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From "Brett Henderson" <jaka...@bretth.com>
Subject RE: [codec] multipart encoders/decoders
Date Tue, 13 Jan 2004 02:34:37 GMT
> 
> > There are obviously advantages to having a single unified framework 
> > and if possible it would be the ideal result. Unfortunately 
> I have run 
> > into performance disadvantages so far. I haven't tried it 
> for a while 
> > but in the past my base 64 conversion has not been as fast as the 
> > existing codec implementation for small conversions.
> > For common algorithms such as base 64 it may make sense to have
> > two implementations optimised for different purposes.
> 
> That does not seem justified at first. Optimize last if at all... ;-)

Hehe, you're right.

I guess it just feels wrong pushing for stream support in codec when
its introduction will incur overhead for non-streamed cases.  Of
course in 99.9% of those cases the performance difference will be
immeasurable in the overall application :-)

> 
> > In addition, I'm not familiar with language codecs but you 
> mentioned 
> > it makes no sense to use these in streams.
> 
> One of the things to keep in mind, is that for simple cases, 
> the f/w should be invisible to the client code. For example:
> 
> DigiestUtil.md5Hex(new FileInputStream("boo.txt"));
> 
> Gary

Hmm, that is definitely worth remembering.  The more generic I made
the design, the more coding was required in order to use it :-(
Perhaps a symptom of over-engineering, I hope not.

There are a few ways I can think of dealing with this.
1. Do nothing.  Force people to learn a new and more complicated API.
2. Create a new API that supports streaming leaving the existing
API in place for the existing functionality and common use cases
not requiring stream support.
3. Add stream support to the existing API.
4. Create an API supporting stream processing and re-implement the
existing API using it.

Of these I think.
1. A non-starter but had to list it.  Backwards compatibility and usability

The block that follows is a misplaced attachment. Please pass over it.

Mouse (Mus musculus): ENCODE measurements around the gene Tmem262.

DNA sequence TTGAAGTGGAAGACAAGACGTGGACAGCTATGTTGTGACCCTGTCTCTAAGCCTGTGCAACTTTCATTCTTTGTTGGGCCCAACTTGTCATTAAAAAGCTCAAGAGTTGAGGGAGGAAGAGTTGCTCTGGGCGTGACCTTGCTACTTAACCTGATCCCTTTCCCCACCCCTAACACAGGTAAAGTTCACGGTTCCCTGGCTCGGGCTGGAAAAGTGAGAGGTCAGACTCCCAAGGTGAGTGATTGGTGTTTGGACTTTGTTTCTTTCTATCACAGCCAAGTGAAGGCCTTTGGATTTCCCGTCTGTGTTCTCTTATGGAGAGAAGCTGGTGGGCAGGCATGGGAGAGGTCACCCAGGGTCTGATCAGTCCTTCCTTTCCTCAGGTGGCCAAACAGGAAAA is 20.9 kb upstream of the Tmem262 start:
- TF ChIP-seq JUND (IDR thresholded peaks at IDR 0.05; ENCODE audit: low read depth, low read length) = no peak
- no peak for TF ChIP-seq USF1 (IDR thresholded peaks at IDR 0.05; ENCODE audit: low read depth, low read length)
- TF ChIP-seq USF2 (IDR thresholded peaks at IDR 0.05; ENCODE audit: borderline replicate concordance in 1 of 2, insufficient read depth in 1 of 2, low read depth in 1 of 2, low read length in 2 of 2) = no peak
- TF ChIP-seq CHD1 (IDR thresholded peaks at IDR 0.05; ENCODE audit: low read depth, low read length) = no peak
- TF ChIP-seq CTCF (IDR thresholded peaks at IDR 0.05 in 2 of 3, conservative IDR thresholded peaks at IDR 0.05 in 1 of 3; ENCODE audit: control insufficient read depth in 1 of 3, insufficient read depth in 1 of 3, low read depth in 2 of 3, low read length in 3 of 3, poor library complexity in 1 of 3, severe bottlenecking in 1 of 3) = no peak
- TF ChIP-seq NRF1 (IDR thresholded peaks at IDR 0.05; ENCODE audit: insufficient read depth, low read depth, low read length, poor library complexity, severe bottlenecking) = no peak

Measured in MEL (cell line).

being two reasons.
2. This is a valid approach but leaves two distinct code-bases to support.
I hope there are other options available.
3. In most projects this tends to be the way things are done.  In this
case I'm not sure that its practical and may get fairly messy and create
an unmaintable codebase.  I really need to spend more time looking at the
existing APIs in detail though.
4. I think a variation on this idea could work well in practice.
Codec could be conceptually designed in various layers.  It could
have a low level API that is modular and supports stream based
processing.  My library or some equivalent would fit this purpose.
A second layer could then provide simplified access to the library
for the most common use cases implementing the existing API and adding
new functionality as desired.


To give an example, the example could be implemented as follows:
  //DigiestUtil.md5Hex(new FileInputStream("boo.txt"));
  public class DigestUtil {
    ...
    public static String md5Hex(InputStream inputStream) throws
CodecException {
      BufferByteConsumer result = new BufferByteConsumer();
      ChainByteEngine chain = new ChainByteEngine(result);
      
      chain.append(new MD5());
      chain.append(new AsciiHexEncode());
      
      new InputStreamProducer(chain, inputStream).pump();
      
      return new String(result.read());
    }
    ...
  }

There's some overhead in initialisation but most classes are fairly
lightweight.
All of the above classes have been implemented if you wish to have a
look.

I updated some of the classes last night, a copy can be found at:
http://www32.brinkster.com/bretthenderson/BHCodec-0.6.zip

Brett


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